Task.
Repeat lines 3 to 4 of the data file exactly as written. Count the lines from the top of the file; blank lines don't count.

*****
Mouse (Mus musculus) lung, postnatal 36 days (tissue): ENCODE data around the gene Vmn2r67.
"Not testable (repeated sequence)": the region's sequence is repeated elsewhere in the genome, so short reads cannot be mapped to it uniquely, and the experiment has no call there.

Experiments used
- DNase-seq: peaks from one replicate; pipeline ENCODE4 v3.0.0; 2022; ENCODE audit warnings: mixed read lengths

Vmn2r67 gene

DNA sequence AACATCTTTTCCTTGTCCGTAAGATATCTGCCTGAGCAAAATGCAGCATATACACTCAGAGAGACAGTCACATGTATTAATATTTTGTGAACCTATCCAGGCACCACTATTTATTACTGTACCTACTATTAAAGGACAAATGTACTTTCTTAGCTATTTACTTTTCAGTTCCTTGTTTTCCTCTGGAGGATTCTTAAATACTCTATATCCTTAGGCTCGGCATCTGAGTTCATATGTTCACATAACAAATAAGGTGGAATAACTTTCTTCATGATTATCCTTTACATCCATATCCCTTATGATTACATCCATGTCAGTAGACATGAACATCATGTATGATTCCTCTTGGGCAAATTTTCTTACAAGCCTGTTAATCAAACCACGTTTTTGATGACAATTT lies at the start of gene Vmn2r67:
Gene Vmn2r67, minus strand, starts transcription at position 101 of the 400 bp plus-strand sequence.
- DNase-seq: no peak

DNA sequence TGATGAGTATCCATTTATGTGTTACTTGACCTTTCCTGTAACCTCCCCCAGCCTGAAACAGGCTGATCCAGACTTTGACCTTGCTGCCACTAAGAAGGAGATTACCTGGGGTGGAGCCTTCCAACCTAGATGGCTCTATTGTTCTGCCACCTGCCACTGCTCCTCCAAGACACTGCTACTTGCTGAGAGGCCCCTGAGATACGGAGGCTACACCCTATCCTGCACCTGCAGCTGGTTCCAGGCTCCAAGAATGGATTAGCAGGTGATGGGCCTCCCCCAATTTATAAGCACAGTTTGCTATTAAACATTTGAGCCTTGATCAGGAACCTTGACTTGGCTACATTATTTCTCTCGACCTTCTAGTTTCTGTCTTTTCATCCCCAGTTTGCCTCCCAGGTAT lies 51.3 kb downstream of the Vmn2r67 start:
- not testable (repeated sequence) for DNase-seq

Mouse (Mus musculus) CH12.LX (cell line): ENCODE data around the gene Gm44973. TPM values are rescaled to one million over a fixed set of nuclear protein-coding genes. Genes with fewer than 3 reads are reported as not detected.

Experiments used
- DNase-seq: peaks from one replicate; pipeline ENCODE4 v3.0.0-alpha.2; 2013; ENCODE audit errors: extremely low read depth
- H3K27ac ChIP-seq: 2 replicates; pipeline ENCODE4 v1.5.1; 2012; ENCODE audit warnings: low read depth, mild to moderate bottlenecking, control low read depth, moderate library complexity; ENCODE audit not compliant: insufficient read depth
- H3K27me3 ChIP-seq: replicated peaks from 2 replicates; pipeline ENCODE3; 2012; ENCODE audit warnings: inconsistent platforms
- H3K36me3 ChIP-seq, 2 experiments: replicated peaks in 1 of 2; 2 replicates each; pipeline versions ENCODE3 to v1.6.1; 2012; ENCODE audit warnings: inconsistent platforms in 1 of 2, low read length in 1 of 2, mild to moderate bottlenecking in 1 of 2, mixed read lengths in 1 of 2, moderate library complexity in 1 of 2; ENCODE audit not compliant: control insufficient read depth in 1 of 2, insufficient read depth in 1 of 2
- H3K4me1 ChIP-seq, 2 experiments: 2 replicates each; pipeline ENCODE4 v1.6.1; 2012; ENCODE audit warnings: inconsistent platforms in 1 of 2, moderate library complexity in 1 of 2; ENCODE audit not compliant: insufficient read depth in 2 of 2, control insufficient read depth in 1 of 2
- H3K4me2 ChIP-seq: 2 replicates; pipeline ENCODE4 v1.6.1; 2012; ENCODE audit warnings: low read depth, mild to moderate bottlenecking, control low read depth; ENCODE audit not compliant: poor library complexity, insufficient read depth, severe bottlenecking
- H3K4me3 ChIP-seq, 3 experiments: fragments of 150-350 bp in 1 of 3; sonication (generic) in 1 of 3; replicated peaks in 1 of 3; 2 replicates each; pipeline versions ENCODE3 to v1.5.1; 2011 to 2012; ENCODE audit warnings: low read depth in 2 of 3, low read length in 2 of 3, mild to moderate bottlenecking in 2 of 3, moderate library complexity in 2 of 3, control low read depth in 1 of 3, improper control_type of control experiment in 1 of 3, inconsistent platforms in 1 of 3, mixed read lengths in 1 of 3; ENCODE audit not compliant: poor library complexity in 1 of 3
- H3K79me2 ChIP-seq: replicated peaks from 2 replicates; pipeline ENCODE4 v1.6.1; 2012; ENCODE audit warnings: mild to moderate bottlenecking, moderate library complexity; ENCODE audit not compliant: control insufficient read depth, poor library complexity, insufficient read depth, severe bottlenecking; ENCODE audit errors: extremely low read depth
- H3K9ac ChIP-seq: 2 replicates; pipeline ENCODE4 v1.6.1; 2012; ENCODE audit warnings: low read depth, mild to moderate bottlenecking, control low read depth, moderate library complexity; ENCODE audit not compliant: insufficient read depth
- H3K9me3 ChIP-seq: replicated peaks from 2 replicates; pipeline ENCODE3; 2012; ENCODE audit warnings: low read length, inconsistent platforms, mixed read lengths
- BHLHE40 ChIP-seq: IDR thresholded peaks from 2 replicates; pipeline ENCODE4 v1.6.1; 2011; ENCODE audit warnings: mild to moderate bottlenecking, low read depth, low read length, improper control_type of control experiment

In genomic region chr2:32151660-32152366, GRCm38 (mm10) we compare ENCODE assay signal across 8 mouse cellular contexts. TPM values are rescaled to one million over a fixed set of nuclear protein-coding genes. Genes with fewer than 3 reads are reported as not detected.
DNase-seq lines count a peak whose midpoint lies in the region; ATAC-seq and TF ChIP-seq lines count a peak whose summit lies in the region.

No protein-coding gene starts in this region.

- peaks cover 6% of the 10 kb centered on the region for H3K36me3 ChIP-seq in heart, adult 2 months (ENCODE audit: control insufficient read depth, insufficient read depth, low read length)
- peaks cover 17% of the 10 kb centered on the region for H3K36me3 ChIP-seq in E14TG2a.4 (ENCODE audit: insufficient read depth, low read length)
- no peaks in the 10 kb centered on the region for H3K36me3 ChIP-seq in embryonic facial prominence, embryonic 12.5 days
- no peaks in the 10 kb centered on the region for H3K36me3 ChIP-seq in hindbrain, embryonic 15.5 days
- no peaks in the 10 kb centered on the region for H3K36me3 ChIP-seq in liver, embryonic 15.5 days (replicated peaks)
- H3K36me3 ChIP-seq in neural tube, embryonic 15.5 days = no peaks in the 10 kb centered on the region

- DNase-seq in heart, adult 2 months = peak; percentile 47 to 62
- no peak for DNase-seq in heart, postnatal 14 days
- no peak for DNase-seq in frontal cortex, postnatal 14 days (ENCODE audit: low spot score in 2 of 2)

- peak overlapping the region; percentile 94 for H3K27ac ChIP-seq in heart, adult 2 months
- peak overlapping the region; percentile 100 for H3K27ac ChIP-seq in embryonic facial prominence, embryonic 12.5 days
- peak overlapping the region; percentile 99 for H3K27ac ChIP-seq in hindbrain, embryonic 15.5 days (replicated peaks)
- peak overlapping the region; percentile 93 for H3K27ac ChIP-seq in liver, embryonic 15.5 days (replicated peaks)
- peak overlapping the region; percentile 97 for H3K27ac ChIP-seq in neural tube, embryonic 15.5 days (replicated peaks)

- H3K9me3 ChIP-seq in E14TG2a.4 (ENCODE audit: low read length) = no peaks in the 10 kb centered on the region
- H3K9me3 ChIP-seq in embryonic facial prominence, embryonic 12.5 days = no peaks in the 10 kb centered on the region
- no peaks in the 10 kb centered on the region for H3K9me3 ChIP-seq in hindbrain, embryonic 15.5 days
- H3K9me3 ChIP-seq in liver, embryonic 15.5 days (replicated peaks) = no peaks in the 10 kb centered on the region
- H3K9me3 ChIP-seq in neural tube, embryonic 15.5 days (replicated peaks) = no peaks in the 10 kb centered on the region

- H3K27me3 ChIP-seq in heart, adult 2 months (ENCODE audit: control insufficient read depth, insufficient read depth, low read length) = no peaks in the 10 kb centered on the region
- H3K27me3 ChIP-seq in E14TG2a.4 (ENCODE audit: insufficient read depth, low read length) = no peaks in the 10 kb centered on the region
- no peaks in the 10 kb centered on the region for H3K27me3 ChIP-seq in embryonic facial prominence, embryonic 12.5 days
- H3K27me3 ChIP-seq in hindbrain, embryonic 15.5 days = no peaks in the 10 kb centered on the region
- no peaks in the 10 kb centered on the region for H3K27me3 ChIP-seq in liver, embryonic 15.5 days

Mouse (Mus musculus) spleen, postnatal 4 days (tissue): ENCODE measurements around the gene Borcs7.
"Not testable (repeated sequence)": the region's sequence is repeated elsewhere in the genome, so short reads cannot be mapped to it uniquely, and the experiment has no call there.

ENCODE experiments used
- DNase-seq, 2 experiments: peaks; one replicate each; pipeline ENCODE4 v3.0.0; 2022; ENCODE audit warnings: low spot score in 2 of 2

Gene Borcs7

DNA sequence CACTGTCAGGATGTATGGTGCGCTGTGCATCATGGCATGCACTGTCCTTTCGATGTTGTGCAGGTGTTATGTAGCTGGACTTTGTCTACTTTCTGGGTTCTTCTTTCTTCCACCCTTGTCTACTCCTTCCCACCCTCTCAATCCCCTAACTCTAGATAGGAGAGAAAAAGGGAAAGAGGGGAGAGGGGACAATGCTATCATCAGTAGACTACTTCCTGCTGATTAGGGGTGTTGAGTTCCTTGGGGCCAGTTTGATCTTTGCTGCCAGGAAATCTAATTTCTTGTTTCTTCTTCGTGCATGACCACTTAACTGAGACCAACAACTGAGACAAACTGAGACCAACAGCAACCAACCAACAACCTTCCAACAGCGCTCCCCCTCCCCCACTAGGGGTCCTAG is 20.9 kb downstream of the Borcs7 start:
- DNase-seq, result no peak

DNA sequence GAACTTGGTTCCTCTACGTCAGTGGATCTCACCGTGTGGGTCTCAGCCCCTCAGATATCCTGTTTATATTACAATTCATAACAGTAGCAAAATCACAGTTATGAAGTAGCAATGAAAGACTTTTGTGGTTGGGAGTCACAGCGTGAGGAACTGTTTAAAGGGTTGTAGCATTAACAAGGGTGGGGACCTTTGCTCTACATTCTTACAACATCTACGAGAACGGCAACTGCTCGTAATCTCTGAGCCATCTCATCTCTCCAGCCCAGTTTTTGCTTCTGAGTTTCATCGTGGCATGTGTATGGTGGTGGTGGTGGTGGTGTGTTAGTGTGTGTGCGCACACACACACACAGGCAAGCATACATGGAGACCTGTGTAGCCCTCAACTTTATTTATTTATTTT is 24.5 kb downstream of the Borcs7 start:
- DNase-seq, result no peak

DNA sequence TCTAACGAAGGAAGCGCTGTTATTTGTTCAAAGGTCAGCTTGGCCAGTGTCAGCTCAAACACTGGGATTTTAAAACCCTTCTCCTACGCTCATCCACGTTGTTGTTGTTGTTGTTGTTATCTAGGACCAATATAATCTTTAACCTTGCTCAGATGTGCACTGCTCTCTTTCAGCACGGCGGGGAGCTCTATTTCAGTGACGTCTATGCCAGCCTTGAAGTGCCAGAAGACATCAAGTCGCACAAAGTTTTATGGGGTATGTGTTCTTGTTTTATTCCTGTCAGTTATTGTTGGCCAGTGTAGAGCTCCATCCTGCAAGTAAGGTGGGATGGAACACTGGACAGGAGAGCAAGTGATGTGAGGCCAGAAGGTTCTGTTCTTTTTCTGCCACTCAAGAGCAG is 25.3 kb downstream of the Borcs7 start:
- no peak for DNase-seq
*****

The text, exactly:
Experiments used
- DNase-seq: peaks from one replicate; pipeline ENCODE4 v3.0.0; 2022; ENCODE audit warnings: mixed read lengths